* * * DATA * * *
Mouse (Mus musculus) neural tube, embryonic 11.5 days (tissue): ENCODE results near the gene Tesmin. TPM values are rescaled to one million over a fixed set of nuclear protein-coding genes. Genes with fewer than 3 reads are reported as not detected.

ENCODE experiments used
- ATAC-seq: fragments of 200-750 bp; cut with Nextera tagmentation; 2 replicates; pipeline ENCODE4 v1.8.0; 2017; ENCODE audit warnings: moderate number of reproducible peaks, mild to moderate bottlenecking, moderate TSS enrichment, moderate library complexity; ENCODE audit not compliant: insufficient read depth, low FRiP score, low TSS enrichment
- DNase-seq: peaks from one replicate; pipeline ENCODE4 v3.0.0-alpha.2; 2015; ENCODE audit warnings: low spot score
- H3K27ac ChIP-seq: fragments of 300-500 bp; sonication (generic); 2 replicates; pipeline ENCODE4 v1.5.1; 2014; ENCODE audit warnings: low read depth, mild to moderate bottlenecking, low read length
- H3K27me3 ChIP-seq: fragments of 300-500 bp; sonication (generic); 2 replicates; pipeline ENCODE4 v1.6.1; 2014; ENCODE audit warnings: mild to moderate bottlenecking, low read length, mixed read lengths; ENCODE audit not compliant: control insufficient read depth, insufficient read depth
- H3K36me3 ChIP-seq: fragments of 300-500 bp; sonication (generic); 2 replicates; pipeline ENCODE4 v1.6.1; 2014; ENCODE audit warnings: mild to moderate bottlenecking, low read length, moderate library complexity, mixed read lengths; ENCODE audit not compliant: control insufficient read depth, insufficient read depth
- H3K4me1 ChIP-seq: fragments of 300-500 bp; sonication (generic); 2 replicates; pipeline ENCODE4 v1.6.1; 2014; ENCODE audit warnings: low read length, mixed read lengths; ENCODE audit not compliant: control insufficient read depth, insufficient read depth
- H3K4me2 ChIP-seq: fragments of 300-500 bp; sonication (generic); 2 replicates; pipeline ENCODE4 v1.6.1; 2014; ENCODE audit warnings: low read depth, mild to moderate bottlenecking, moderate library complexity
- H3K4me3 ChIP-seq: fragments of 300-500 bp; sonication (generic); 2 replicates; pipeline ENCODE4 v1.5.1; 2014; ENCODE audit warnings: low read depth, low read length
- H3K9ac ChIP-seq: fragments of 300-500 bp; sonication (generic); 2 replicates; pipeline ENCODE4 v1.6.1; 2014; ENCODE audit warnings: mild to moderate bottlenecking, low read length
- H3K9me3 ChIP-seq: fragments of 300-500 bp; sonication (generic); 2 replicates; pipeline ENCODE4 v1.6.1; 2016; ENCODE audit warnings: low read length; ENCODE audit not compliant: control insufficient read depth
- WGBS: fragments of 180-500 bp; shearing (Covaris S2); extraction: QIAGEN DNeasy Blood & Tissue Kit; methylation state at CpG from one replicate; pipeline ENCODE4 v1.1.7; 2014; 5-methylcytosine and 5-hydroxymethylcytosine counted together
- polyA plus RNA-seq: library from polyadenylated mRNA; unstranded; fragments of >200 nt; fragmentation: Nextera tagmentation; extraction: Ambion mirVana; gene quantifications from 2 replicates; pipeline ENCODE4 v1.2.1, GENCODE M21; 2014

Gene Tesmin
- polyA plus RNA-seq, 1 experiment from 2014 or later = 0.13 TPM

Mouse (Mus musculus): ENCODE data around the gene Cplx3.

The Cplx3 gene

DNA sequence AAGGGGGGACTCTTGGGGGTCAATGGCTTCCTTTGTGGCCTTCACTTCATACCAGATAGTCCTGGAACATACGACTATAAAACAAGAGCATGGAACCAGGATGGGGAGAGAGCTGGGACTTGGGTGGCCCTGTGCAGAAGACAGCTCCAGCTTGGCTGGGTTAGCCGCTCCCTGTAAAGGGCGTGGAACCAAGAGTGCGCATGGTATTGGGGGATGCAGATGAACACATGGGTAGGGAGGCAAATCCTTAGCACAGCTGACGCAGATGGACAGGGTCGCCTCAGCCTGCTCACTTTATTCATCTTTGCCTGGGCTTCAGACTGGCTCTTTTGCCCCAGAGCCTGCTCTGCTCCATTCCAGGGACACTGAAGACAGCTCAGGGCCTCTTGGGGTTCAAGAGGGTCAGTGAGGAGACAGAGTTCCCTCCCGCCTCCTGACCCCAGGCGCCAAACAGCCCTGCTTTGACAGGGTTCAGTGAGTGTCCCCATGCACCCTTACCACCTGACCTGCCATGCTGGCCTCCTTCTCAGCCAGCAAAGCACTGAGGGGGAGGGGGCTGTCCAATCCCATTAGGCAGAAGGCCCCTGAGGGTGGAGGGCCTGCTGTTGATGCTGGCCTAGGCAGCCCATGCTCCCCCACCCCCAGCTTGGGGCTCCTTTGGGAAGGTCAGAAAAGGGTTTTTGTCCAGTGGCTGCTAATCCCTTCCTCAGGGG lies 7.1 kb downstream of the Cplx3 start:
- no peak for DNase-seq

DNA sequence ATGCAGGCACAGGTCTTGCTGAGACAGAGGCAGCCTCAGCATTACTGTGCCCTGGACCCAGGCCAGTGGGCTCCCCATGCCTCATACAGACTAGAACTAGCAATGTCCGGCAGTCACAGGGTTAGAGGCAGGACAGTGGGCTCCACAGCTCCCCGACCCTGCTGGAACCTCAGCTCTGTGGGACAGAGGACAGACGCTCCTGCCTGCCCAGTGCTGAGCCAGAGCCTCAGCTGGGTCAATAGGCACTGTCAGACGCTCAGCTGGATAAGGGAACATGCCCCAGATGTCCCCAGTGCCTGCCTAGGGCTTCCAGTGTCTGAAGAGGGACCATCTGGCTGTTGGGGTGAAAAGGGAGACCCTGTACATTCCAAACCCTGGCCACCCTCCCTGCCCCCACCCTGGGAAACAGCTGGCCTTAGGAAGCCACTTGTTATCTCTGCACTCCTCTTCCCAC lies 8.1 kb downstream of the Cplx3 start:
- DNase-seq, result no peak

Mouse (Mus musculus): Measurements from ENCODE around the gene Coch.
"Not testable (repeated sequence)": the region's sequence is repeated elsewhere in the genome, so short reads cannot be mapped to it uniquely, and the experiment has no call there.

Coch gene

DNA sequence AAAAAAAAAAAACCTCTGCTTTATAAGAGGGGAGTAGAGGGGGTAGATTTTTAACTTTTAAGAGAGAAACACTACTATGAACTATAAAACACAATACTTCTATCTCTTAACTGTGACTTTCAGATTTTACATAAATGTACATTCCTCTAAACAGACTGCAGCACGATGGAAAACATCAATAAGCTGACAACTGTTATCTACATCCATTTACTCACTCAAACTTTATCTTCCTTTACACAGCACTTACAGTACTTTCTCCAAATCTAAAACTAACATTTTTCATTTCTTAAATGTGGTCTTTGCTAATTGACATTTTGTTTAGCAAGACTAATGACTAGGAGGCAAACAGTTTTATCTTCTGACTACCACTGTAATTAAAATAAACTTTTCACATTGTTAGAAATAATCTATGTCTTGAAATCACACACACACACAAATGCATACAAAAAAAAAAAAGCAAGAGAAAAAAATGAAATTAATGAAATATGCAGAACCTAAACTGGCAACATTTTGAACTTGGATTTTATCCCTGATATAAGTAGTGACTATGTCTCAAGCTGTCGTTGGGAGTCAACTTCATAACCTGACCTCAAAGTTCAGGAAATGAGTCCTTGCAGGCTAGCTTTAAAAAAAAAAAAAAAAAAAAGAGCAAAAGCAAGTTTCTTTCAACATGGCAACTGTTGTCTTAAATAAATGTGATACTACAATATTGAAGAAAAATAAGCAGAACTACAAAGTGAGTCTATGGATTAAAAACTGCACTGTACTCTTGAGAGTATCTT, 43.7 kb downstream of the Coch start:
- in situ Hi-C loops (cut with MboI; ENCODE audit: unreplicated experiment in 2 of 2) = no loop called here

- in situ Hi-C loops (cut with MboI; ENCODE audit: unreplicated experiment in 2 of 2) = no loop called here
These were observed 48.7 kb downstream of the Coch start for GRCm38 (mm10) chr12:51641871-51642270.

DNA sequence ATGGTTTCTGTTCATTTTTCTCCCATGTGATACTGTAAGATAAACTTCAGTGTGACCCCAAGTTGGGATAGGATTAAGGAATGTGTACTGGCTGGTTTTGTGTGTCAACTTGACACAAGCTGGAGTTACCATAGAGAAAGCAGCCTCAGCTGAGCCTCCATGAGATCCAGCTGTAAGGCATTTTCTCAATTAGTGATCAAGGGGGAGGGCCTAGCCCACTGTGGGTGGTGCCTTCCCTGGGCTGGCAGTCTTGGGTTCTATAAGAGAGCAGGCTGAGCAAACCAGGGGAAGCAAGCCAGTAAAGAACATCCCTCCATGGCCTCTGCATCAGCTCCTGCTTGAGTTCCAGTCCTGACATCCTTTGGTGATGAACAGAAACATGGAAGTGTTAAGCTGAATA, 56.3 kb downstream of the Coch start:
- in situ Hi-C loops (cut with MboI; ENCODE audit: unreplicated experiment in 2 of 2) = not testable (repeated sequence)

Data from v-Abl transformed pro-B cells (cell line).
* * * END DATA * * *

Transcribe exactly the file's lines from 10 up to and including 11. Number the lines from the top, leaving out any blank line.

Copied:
- H3K4me3 ChIP-seq: fragments of 300-500 bp; sonication (generic); 2 replicates; pipeline ENCODE4 v1.5.1; 2014; ENCODE audit warnings: low read depth, low read length
- H3K9ac ChIP-seq: fragments of 300-500 bp; sonication (generic); 2 replicates; pipeline ENCODE4 v1.6.1; 2014; ENCODE audit warnings: mild to moderate bottlenecking, low read length